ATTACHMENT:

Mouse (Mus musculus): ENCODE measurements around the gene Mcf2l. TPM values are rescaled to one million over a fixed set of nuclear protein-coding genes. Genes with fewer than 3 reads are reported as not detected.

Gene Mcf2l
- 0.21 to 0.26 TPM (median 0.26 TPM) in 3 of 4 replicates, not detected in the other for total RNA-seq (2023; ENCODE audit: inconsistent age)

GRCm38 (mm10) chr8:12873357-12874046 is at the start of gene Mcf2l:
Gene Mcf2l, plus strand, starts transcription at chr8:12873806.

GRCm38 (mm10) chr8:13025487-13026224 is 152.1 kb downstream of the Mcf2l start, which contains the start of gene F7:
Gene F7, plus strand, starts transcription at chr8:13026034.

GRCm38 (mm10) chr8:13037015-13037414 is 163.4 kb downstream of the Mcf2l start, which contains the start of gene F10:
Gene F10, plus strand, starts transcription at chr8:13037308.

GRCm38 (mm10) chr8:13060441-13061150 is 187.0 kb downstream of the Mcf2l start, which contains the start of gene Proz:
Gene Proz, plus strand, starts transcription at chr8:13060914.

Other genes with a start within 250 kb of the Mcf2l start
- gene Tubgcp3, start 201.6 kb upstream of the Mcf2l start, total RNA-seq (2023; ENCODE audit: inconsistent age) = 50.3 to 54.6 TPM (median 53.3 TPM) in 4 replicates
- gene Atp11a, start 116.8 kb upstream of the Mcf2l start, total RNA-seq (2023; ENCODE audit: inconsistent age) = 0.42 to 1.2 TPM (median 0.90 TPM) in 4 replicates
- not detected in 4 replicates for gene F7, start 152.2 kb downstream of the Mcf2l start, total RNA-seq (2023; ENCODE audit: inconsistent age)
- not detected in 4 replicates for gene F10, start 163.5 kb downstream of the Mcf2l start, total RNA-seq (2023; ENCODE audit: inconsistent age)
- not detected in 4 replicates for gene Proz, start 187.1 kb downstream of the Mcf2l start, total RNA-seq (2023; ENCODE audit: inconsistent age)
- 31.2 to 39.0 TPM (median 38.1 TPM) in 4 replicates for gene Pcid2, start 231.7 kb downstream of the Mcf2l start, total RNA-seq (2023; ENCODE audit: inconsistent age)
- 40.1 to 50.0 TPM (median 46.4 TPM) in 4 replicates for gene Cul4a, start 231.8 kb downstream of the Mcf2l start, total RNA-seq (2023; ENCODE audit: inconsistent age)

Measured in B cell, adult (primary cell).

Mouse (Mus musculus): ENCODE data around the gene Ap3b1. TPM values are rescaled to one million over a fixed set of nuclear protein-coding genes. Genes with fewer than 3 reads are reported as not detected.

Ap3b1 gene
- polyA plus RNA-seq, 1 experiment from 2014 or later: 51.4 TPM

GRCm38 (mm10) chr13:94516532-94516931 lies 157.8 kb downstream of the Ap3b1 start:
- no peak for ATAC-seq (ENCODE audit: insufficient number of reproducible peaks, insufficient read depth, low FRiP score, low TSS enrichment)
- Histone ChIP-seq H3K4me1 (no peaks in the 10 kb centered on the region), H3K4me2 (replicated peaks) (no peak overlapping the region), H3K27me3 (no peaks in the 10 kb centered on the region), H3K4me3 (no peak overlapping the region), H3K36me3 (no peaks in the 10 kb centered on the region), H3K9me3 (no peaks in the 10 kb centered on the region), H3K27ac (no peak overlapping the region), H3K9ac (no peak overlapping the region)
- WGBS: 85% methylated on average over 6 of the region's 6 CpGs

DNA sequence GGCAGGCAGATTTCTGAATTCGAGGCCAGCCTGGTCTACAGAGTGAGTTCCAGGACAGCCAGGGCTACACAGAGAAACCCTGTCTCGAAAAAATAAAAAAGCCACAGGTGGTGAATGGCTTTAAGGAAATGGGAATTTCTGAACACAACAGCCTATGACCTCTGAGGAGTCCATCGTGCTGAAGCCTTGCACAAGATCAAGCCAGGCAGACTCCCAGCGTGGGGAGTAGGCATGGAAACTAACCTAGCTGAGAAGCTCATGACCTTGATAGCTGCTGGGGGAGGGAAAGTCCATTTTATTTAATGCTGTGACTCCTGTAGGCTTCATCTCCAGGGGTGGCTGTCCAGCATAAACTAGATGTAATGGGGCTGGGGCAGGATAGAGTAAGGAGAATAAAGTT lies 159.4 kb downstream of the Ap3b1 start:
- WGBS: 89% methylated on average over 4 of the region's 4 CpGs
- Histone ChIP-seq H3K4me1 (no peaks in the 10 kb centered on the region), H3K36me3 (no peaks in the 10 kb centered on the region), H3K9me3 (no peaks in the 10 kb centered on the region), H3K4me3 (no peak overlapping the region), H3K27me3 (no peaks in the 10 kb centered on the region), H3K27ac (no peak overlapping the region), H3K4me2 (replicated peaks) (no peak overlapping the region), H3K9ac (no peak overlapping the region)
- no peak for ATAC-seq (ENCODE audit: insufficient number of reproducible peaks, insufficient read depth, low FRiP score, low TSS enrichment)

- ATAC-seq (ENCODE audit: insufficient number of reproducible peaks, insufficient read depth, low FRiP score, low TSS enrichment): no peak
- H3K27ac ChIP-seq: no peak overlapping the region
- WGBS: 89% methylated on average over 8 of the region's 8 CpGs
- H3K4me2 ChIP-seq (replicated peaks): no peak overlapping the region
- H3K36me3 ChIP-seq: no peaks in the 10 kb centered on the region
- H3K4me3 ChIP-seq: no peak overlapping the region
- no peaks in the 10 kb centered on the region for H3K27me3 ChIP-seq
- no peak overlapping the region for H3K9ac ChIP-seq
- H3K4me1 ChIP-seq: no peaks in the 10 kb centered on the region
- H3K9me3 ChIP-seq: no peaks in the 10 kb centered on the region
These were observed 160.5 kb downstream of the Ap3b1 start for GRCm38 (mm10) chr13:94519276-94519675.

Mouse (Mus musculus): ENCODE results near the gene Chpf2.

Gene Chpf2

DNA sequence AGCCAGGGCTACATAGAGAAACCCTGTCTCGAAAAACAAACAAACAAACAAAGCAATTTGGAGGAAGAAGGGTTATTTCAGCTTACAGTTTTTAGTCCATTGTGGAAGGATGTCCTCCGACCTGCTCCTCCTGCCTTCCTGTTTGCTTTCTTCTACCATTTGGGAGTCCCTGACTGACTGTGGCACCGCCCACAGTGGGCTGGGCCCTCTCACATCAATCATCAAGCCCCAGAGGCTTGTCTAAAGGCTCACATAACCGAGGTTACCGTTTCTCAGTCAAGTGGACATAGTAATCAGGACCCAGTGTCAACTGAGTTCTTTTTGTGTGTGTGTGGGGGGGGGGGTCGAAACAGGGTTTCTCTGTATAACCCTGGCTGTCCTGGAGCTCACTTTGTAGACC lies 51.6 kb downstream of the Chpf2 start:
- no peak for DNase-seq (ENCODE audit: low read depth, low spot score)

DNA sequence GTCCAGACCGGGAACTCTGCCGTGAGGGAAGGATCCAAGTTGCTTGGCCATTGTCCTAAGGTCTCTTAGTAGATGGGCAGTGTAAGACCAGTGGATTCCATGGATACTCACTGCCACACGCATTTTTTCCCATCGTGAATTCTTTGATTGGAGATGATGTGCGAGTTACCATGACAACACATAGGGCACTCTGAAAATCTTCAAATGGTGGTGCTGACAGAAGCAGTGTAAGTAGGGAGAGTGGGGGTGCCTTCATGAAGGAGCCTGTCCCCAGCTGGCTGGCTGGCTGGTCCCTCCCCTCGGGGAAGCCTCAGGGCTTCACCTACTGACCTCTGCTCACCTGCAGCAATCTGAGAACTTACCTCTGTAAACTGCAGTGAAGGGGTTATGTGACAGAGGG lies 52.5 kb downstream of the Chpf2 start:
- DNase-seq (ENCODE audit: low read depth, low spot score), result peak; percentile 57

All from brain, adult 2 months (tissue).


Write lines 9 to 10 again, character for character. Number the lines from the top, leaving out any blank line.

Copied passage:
Gene F10, plus strand, starts transcription at chr8:13037308.

GRCm38 (mm10) chr8:13060441-13061150 is 187.0 kb downstream of the Mcf2l start, which contains the start of gene Proz: